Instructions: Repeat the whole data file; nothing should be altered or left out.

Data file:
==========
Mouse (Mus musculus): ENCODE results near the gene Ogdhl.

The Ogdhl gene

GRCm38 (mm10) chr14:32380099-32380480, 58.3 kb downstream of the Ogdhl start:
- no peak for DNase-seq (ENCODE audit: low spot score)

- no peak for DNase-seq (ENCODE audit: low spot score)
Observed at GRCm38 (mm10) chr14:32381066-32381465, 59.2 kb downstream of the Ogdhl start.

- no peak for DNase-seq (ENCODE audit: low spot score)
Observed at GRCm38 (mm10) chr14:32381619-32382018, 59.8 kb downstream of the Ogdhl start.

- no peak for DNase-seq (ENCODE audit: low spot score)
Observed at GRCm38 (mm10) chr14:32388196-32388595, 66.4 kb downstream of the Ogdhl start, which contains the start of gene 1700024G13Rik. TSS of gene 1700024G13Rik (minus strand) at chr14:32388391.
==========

Mouse (Mus musculus): ENCODE results near the gene Ogdhl.

The Ogdhl gene

GRCm38 (mm10) chr14:32380099-32380480, 58.3 kb downstream of the Ogdhl start:
- no peak for DNase-seq (ENCODE audit: low spot score)

- no peak for DNase-seq (ENCODE audit: low spot score)
Observed at GRCm38 (mm10) chr14:32381066-32381465, 59.2 kb downstream of the Ogdhl start.

- no peak for DNase-seq (ENCODE audit: low spot score)
Observed at GRCm38 (mm10) chr14:32381619-32382018, 59.8 kb downstream of the Ogdhl start.

- no peak for DNase-seq (ENCODE audit: low spot score)
Observed at GRCm38 (mm10) chr14:32388196-32388595, 66.4 kb downstream of the Ogdhl start, which contains the start of gene 1700024G13Rik. TSS of gene 1700024G13Rik (minus strand) at chr14:32388391.